I went on a date today – very nice girl, very nice day all round. There was even paddling in the sea.
We met outside Brighton Museum, somewhere I’m ashamed to say I’d never been, and went inside for tea. On the way out we passed by some of the exhibits and there, near the entrance were some chairs. There was the famous baseball glove chair “Joe”, and the Mae West’s lips chair by Salvador Dali. I pointed them out to the girl I was with and she shrugged her shoulders and said they looked uncomfortable, then pointed at another one, far less famous, and said “I like that though”.
That, you see, is how design is perceived by real people. “I like it” or “I don’t like it”. It works or it doesn’t work. I can vote using this slip, or I can’t. I am comfortable in this chair or I’m not.
That something was designed by someone famous doesn’t immediately elevate it to being any better than something designed by someone anonymous.
Why do we worship heroes? Is a famous designer automatically a good designer? Is a designer not good until he is famous? I wonder if our profession and our subject has become self-obsessed and narcissistic – incestuous even.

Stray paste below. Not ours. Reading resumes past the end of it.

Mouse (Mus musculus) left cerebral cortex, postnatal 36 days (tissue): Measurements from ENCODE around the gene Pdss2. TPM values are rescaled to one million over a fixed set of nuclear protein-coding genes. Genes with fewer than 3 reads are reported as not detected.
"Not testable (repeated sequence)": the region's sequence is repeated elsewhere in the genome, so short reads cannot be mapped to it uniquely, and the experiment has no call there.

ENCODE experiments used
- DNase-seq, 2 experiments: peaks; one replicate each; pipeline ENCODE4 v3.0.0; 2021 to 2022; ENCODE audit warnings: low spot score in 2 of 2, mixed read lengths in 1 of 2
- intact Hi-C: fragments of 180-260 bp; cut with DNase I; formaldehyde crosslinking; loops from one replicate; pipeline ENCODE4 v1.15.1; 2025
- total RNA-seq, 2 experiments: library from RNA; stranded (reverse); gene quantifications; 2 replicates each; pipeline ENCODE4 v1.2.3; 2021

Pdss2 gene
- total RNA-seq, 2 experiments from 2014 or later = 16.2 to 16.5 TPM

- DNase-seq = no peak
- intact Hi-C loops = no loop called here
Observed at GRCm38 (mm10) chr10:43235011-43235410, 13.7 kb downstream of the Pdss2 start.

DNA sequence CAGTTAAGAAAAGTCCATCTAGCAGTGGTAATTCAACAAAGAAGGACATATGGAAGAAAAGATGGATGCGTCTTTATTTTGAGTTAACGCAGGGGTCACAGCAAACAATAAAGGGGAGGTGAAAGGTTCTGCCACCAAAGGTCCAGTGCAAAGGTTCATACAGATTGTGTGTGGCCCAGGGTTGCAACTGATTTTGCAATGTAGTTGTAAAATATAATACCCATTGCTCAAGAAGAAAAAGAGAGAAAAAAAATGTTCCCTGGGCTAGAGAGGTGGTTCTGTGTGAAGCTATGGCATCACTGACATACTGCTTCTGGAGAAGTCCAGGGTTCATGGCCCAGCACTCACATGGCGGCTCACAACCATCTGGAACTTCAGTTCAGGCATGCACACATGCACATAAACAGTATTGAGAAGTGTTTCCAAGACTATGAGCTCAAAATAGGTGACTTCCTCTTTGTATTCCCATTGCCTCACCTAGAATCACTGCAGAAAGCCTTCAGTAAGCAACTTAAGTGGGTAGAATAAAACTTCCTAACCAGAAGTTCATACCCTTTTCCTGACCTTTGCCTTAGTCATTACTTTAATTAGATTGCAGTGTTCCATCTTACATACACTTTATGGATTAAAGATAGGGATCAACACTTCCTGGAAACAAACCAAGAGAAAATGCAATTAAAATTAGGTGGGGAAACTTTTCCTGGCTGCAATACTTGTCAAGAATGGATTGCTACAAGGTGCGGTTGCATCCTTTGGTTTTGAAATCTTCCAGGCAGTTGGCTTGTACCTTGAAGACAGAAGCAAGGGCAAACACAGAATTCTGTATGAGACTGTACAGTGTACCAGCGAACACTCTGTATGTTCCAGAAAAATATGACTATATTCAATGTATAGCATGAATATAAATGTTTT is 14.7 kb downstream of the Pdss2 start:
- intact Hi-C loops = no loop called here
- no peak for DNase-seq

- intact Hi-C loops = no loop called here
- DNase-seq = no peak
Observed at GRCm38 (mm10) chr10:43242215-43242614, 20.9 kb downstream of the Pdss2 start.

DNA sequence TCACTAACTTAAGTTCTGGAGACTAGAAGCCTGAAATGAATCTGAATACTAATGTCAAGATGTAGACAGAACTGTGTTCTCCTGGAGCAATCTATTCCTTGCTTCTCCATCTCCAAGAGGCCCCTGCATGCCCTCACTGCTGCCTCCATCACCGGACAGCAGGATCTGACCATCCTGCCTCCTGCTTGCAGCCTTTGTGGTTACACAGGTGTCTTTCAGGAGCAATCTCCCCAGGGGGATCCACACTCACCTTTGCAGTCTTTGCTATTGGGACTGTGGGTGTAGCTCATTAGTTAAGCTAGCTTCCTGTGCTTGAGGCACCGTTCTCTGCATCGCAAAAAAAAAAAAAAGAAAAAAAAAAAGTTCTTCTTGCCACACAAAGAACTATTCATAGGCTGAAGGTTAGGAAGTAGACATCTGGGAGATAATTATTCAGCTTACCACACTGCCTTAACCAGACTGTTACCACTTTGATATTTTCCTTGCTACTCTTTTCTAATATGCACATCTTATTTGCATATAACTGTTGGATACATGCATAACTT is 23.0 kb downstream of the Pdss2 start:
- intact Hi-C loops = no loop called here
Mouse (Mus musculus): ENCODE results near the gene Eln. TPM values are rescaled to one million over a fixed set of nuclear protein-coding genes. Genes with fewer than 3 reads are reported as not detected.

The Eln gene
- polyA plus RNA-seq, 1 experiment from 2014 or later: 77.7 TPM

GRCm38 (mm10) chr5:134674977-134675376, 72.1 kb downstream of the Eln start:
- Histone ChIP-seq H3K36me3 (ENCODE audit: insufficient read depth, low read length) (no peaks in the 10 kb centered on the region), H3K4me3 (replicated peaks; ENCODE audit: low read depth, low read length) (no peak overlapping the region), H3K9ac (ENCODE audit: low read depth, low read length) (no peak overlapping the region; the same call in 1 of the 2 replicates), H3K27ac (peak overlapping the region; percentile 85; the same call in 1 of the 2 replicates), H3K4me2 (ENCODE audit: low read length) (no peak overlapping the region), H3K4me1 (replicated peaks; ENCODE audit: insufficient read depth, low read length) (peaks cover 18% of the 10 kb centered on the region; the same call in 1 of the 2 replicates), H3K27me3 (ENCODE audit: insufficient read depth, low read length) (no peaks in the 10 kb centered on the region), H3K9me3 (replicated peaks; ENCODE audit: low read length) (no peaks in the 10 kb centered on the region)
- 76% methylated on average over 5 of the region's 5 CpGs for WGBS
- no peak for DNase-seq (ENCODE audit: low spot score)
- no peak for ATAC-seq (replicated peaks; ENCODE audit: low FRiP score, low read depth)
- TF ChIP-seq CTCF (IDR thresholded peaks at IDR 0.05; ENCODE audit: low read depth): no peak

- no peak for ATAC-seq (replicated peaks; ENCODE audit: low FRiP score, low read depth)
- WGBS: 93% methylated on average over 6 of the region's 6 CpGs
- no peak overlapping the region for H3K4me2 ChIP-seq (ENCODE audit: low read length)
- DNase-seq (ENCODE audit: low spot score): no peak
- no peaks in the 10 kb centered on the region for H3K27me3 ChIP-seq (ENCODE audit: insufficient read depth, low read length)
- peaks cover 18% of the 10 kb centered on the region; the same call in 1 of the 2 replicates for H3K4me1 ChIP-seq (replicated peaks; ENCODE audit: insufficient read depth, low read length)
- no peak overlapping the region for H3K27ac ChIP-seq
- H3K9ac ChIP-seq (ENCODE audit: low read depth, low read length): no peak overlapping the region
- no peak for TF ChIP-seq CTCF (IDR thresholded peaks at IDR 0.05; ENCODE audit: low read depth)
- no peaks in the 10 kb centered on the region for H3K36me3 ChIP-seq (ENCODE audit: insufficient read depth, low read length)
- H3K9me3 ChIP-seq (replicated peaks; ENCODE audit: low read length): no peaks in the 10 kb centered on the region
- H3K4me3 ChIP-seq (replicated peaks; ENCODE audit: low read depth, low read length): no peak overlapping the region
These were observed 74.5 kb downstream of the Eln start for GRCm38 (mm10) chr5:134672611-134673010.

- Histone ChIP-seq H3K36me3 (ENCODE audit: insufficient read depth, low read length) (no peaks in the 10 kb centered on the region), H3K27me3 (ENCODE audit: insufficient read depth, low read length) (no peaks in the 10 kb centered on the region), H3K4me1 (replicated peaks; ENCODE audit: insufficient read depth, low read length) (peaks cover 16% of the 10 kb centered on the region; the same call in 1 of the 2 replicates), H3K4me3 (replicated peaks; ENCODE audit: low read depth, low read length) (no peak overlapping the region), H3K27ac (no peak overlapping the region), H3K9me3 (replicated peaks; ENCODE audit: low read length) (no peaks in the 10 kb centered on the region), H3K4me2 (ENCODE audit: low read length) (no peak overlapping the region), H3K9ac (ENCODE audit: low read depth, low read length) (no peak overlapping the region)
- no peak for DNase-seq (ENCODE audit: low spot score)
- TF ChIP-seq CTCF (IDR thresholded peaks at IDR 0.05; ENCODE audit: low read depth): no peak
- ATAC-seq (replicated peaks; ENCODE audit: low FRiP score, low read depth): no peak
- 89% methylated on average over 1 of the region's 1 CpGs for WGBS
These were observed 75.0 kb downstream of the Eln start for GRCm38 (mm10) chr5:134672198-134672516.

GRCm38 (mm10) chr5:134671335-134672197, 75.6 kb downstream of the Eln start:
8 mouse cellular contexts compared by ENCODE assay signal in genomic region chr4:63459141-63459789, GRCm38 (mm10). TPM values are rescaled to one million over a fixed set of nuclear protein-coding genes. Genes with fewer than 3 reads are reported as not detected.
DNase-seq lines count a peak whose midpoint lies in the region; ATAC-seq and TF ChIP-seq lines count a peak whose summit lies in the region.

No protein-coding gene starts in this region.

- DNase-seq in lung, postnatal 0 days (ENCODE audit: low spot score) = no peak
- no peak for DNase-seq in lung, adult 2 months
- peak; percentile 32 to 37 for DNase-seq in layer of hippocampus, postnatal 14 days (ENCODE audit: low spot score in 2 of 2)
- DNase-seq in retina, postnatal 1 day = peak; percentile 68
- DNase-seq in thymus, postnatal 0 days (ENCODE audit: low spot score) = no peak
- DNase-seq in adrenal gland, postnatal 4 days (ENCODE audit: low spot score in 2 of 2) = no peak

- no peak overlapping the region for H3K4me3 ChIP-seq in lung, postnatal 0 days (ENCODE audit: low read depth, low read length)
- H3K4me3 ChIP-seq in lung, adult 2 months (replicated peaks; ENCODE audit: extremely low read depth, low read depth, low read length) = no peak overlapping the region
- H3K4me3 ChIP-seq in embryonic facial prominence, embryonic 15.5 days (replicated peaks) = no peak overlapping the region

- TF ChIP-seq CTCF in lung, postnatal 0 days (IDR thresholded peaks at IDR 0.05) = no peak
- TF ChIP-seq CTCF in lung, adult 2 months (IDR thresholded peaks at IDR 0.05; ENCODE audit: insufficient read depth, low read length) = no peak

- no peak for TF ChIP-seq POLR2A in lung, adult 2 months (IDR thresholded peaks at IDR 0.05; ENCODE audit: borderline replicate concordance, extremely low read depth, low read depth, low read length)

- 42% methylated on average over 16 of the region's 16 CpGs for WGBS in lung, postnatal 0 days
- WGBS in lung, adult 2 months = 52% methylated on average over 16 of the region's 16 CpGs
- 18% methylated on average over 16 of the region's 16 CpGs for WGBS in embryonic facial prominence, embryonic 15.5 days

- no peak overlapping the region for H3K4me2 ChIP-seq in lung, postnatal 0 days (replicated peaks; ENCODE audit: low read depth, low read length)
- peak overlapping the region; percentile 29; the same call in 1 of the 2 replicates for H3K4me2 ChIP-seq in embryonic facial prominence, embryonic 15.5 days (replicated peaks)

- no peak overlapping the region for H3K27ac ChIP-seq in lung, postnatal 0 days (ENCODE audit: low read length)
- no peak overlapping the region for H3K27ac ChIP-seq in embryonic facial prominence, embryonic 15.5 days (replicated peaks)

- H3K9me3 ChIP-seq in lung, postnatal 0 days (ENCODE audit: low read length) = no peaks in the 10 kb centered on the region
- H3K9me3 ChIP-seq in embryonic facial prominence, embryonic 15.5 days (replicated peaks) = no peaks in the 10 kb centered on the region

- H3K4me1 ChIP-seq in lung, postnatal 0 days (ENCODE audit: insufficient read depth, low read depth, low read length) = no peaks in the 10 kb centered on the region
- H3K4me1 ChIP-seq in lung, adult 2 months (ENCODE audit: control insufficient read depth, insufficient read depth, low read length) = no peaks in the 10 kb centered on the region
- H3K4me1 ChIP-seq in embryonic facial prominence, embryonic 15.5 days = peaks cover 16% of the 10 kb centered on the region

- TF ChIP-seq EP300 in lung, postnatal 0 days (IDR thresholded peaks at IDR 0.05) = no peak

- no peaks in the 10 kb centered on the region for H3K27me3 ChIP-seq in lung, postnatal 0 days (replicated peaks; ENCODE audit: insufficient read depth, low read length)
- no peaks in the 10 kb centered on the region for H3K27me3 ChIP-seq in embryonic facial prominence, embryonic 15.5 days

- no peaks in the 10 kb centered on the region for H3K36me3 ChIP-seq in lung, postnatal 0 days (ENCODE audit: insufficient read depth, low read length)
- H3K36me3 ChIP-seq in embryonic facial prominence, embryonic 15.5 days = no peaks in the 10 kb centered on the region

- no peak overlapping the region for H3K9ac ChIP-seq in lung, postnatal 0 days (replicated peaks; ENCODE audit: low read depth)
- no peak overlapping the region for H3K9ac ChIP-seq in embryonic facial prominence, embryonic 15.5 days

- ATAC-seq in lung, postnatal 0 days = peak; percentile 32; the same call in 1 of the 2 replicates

There were exhibits in the museum (which is quite small, but worth visiting, even if only virtually) that are simply nice and decorative. Examples of functional and beautiful artefacts. And there, among them, are the “famous” pieces that aren’t functional, and probably aren’t even beautiful. They draw attention to themselves – no, not even themselves, their designers – in ways that the tea sets and the costumes don’t.
And it’s partly because we hold these examples up as being “great design” that our profession becomes devalued. No one looks at the china dinner service and says “I can do that” but everyone looks at the Dali sofa and thinks “I could have done that”.
Who puts these people on the pedestals? I didn’t vote for them. Where do I stand for election to the canon of the great and the good? Is it like the Catholic notables who need two verified miracles to their name before they are even considered for sainthood?
Every designer should walk around a museum or gallery with an “ordinary” person and attempt to understand how they react to what they see. And they should certainly sit in a shopping mall and observe how “ordinary” people react to the “ordinary” design around them. It is an educational experience.
Should we stop worshipping heroes and instead start understanding design?